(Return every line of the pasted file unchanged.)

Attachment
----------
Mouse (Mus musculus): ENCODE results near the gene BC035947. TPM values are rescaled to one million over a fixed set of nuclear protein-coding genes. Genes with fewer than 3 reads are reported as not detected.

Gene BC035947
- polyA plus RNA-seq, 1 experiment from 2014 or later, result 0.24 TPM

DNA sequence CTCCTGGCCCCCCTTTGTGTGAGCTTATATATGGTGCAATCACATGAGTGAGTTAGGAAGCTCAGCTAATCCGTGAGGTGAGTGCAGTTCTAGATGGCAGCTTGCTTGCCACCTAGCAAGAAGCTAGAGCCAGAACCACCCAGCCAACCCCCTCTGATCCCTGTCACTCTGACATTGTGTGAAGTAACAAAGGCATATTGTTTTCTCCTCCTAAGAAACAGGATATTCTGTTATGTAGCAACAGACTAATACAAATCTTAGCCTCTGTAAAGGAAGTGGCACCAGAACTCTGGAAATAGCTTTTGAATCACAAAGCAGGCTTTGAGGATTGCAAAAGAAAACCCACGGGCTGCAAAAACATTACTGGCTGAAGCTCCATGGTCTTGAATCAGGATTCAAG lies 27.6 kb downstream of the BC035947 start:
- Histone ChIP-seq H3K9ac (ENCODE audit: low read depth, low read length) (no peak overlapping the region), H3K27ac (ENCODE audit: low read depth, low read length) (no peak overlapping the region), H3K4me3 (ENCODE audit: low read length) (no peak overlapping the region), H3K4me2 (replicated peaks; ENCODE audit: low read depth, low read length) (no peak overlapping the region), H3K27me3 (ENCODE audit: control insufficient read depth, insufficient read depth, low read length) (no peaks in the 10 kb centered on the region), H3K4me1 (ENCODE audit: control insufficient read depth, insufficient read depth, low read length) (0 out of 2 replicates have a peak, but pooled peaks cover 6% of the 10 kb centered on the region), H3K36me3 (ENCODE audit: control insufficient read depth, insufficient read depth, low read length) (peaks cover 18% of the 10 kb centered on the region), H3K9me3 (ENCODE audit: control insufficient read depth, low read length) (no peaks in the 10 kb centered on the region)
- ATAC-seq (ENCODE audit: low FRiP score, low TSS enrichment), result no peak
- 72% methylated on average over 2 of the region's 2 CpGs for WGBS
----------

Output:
Mouse (Mus musculus): ENCODE results near the gene BC035947. TPM values are rescaled to one million over a fixed set of nuclear protein-coding genes. Genes with fewer than 3 reads are reported as not detected.

Gene BC035947
- polyA plus RNA-seq, 1 experiment from 2014 or later, result 0.24 TPM

DNA sequence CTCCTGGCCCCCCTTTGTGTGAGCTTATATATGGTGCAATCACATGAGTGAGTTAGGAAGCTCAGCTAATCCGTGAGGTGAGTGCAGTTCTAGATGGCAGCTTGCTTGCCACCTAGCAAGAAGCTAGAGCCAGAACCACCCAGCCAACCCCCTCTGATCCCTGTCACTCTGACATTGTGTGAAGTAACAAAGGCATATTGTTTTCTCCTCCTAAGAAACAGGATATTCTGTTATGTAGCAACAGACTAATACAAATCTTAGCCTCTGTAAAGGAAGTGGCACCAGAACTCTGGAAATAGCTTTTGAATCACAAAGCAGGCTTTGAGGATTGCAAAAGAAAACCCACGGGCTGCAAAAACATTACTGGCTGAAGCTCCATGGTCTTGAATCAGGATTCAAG lies 27.6 kb downstream of the BC035947 start:
- Histone ChIP-seq H3K9ac (ENCODE audit: low read depth, low read length) (no peak overlapping the region), H3K27ac (ENCODE audit: low read depth, low read length) (no peak overlapping the region), H3K4me3 (ENCODE audit: low read length) (no peak overlapping the region), H3K4me2 (replicated peaks; ENCODE audit: low read depth, low read length) (no peak overlapping the region), H3K27me3 (ENCODE audit: control insufficient read depth, insufficient read depth, low read length) (no peaks in the 10 kb centered on the region), H3K4me1 (ENCODE audit: control insufficient read depth, insufficient read depth, low read length) (0 out of 2 replicates have a peak, but pooled peaks cover 6% of the 10 kb centered on the region), H3K36me3 (ENCODE audit: control insufficient read depth, insufficient read depth, low read length) (peaks cover 18% of the 10 kb centered on the region), H3K9me3 (ENCODE audit: control insufficient read depth, low read length) (no peaks in the 10 kb centered on the region)
- ATAC-seq (ENCODE audit: low FRiP score, low TSS enrichment), result no peak
- 72% methylated on average over 2 of the region's 2 CpGs for WGBS